The US Food and Drug Administration (FDA) has approved the first phase of the Liver Toxicity Biomarker Study (LTBS), a collaborative project aimed at discovering biomarkers of human hepatotoxicity in the standard preclinical test used by pharmaceutical companies in the initial stages of drug development.

According to BG Medicine, the US biotech that is conducting the study jointly with the FDA’s National Center for Toxicological Research (NCTR), liver toxicity is the most common biological cause of drug failure in pharmaceutical development, affecting one in six compounds. The toxicity tests currently used by drug companies date back at least 40 years and often fail to pick up human hepatotoxicity before drugs move into the more costly stages of clinical development, BG Medicine says.

The first phase of the LTBS, which will last around nine months, was designed by the FDA and BG Medicine with input from academia and industry. Seven participating drug companies – Pfizer, Johnson & Johnson, Pharmaceutical Research and Development, Mitsubishi Chemical Holdings, Orion, UCB, Sankyo and Eisai – will serve on the Scientific Advisory Board and provide funding, while Applied Biosystems will supply biomarker discovery systems based on mass spectrometry.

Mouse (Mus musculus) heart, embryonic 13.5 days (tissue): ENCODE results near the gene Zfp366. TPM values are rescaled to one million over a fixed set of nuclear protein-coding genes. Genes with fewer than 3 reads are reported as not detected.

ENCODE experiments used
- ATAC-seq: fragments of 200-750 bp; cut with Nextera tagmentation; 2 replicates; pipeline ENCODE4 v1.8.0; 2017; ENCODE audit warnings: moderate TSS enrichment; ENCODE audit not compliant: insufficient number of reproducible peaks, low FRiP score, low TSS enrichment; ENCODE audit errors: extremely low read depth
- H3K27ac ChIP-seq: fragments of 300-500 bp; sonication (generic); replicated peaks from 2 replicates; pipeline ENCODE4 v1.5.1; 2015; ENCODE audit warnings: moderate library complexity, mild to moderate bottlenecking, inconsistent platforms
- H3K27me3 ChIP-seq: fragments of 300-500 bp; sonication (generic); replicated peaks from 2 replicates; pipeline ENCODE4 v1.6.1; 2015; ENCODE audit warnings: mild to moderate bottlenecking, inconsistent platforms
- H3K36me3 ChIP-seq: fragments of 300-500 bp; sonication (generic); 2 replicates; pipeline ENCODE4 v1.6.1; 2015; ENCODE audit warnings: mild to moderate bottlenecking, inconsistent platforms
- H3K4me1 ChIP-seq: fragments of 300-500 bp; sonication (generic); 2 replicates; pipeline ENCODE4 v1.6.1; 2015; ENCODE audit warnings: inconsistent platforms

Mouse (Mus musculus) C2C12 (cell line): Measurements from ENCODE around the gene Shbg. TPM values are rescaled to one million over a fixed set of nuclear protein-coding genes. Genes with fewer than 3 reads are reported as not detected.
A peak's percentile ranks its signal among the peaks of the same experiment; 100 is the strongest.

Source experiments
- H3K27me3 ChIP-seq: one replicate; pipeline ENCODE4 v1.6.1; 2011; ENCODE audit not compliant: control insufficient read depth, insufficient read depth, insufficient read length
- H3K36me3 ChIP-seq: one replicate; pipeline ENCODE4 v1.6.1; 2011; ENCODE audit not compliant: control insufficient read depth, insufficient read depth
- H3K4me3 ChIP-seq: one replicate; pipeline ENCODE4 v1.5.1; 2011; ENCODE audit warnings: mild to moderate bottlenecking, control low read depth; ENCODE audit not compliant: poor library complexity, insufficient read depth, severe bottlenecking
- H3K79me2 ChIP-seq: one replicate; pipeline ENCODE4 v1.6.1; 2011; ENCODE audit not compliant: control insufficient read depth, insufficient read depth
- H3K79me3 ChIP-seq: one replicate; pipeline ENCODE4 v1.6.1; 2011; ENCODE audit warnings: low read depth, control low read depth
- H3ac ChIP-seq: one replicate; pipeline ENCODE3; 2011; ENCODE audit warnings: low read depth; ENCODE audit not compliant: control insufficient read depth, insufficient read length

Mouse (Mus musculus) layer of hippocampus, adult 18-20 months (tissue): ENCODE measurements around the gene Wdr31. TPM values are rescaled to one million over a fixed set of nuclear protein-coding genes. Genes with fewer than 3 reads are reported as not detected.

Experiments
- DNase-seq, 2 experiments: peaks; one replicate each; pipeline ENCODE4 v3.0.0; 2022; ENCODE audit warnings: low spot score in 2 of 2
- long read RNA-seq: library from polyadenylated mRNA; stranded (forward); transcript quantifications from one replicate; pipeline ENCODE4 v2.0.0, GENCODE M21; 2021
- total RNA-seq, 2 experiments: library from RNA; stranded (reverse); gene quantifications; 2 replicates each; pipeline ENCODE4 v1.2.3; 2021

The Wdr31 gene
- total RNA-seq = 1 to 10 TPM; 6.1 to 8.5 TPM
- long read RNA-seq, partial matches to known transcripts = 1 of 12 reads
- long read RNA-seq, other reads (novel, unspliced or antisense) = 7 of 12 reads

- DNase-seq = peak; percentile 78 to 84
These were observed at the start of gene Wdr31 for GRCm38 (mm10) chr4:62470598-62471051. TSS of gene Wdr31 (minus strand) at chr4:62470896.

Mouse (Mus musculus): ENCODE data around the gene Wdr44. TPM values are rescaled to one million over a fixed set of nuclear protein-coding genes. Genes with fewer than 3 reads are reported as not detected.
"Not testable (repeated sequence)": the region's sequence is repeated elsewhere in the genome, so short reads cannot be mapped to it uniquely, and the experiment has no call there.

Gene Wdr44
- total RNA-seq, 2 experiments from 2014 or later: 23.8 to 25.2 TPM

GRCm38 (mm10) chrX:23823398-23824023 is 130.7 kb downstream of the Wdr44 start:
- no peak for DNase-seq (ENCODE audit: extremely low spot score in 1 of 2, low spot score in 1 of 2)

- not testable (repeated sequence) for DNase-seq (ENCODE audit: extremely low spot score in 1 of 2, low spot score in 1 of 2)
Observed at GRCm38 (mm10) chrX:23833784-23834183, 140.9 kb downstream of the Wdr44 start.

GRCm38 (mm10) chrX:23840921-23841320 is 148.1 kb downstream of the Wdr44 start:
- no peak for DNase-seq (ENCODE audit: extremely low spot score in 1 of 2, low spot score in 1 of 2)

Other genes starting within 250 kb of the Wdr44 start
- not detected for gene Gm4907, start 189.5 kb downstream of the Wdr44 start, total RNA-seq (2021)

The project was conceived in response to the FDA’s Critical Path initiative, which has placed biomarkers centre-stage in its efforts to modernise and streamline medical product development. The agency’s work programme in this area includes putting out draft guidance for industry on clinical hepatotoxicity by the end of the 2008 fiscal year.

In another acknowledgment of the need to improve early-stage drug testing, last year a consortium of eight leading pharmaceutical companies in the US took the unprecedented step of agreeing to share preclinical laboratory data. The Predictive Safety Testing Consortium, which also includes Pfizer and Johnson & Johnson, was established by the non-profit Critical Path Institute with support from the FDA.